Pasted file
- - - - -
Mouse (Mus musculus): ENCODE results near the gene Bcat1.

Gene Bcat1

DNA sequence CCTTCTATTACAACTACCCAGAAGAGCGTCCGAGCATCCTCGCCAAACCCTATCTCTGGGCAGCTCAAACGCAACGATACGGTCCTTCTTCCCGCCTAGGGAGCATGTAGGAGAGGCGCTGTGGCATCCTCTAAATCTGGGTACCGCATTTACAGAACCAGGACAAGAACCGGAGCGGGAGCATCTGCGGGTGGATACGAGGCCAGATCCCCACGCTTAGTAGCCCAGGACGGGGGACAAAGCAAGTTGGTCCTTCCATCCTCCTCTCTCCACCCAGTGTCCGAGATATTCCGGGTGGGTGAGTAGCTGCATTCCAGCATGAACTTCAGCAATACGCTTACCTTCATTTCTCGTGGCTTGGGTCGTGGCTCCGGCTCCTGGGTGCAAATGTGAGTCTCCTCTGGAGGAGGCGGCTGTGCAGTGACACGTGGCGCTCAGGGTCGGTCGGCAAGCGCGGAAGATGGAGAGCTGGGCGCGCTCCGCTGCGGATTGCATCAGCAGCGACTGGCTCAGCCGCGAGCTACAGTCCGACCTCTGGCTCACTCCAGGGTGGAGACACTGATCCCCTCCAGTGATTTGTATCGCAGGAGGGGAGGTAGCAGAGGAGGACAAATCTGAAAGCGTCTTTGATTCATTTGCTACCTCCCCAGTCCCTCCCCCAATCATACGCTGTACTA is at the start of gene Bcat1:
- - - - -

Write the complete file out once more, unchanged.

Mouse (Mus musculus): ENCODE results near the gene Bcat1.

Gene Bcat1

DNA sequence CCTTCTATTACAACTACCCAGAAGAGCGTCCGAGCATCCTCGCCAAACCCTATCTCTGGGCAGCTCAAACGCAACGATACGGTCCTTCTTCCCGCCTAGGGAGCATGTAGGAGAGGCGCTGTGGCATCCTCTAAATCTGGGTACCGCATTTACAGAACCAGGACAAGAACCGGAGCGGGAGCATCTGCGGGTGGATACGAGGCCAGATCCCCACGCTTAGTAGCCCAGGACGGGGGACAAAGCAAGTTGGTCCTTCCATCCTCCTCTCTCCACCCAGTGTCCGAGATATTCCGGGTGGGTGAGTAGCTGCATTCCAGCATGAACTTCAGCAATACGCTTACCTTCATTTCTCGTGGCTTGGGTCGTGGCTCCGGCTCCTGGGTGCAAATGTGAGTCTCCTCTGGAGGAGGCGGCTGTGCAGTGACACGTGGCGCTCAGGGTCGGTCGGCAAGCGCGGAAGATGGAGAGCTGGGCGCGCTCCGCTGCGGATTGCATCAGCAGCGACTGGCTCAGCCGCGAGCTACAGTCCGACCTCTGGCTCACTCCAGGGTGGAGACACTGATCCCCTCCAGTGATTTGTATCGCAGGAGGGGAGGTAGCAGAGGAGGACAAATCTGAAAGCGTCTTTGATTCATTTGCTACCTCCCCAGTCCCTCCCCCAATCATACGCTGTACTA is at the start of gene Bcat1: